By Mauragh Scott.
For as long as humans have lived on the Earth, migration has been an essential part of life. It is believed that the earliest form of human migration begun around two million years ago. However, in recent years migration has become an extremely controversial issue, which is set to get even worse – environmental migration will become more prominent, due to countries increasingly losing habitable land due to climate change. Ironically, most of the people being affected by climate change are not the ones causing it, and so solutions can only come from countries in charge of the international political arena.
With the increase in anti-migrant jargon used throughout many western countries in recent years, it is important to shed light on the fact that most migration is not as often from south to north as news sources seem to portray. In fact, in 2015 migration between southern countries was 90.2 million people, which is 4.9 million more than those travelling from south to north, proving that poorer countries have more migrants than richer ones, despite having lesser resources to help them cope.1 This clearly shows how the global issue of migration is one that benefits the rich the most.
It is also clear that the countries and communities affected most by climate change are poorer, and are often not the ones who are causing the problem . Moreover, despite the global movement to become greener, the issues regarding global poor and indigenous communities are often overlooked, due to their not having access to mainstream media discourse. Thus, while forest fires in California and Australia receive blanket coverage, issues relating to indigenous people and people of colour – for example the increasing frequency of drought in Honduras – are largely ignored. Western media persistently focuses on the amount of immigrants coming from South America, at the expense of explaining the reasons for their migration in the first place. As we can see, this is a racial issue as well as a climate issue.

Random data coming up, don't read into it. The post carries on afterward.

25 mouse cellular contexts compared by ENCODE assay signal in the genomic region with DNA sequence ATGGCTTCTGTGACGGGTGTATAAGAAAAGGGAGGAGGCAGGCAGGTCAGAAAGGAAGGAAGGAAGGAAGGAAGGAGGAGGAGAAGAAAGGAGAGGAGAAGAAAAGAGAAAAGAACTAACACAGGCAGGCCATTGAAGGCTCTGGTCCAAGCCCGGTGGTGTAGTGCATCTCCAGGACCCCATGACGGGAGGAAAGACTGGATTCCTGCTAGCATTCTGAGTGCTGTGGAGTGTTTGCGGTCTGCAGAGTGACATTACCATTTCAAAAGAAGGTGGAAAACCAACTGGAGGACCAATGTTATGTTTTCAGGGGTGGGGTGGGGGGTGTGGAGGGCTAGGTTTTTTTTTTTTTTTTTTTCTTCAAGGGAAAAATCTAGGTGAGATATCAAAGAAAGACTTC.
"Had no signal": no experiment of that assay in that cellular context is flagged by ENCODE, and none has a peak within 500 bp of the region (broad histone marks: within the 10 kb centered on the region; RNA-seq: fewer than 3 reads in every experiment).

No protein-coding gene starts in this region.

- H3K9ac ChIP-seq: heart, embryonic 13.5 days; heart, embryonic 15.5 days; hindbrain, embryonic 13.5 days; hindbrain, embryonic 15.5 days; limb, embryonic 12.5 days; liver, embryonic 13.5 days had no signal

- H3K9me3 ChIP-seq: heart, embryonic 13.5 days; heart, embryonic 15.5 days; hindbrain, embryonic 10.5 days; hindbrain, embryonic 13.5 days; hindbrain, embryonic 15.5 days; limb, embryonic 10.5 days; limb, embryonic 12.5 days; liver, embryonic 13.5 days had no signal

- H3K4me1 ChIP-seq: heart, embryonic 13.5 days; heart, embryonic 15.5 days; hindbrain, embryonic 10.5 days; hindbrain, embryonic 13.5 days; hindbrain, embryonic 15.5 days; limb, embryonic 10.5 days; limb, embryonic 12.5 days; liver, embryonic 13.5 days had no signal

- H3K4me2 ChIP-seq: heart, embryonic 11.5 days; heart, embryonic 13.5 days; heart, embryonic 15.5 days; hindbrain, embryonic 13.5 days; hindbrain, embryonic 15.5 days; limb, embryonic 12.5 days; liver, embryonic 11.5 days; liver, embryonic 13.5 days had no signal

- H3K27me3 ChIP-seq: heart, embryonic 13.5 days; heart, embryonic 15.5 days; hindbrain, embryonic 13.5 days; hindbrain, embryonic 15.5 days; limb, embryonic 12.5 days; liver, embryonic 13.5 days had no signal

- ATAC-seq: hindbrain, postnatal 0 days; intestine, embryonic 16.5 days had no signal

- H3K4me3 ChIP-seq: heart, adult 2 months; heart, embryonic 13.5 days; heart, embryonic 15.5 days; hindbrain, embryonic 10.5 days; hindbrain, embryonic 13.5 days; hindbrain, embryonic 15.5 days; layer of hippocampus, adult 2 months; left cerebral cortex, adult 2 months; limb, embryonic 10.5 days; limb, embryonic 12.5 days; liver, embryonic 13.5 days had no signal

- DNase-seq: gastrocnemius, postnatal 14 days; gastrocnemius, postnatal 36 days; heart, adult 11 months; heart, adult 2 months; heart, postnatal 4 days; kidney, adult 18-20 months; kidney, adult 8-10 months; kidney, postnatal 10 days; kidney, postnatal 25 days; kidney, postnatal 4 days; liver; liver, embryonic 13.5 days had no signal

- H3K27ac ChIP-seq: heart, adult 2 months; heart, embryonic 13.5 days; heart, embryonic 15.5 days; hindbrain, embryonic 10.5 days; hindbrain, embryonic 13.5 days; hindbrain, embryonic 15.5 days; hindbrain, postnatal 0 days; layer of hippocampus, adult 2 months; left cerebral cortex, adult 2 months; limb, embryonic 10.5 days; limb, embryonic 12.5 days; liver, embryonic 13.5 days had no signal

The increase in migration due to climate change will only continue to escalate. For instance, it has been reported that by 2050, 1.5 billion people will become migrants due to global warming. 3 This increase highlights that the challenges will only increase, and will continue to affect the global south more than its richer, better off neighbours in the north. Moreover, the international community is simply not prepared for the rise of climate change-based migration. For example, there is still confusion over what to call people who need to migrate due to global warming, as previous definitions of refugees and migrates do not fit this form of migration.4 Moreover, there is a lack of clarity as to how countries will come together to provide international help to these new form of migrants. Given that neoliberalism in effect promotes international competition, as opposed to cooperation, it is hard to see how common ground to address climate change can be found.”
Overall, it is clear that significant changes are needed to address these issues. At the very least, this must begin with richer countries taking responsibility for the part they play in this issue, and help the real victims – the global poor – instead of forcing them to stay in their own countries that are now only wastelands. This would be a very small beginning, but it is the very least we can do.